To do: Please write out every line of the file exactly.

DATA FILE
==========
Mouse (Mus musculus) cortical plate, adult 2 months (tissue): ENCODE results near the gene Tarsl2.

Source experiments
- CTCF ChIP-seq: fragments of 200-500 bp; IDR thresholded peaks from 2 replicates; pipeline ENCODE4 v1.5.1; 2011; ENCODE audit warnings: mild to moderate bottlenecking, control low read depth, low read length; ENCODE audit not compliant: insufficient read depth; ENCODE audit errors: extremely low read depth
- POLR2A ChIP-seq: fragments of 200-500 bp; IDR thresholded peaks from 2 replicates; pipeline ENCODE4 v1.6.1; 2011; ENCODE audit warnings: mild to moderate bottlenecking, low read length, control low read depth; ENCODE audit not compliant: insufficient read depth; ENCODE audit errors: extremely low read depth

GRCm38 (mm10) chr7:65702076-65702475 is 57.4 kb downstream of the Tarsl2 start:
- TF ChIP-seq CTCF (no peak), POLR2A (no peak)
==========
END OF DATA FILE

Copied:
Mouse (Mus musculus) cortical plate, adult 2 months (tissue): ENCODE results near the gene Tarsl2.

Source experiments
- CTCF ChIP-seq: fragments of 200-500 bp; IDR thresholded peaks from 2 replicates; pipeline ENCODE4 v1.5.1; 2011; ENCODE audit warnings: mild to moderate bottlenecking, control low read depth, low read length; ENCODE audit not compliant: insufficient read depth; ENCODE audit errors: extremely low read depth
- POLR2A ChIP-seq: fragments of 200-500 bp; IDR thresholded peaks from 2 replicates; pipeline ENCODE4 v1.6.1; 2011; ENCODE audit warnings: mild to moderate bottlenecking, low read length, control low read depth; ENCODE audit not compliant: insufficient read depth; ENCODE audit errors: extremely low read depth

GRCm38 (mm10) chr7:65702076-65702475 is 57.4 kb downstream of the Tarsl2 start:
- TF ChIP-seq CTCF (no peak), POLR2A (no peak)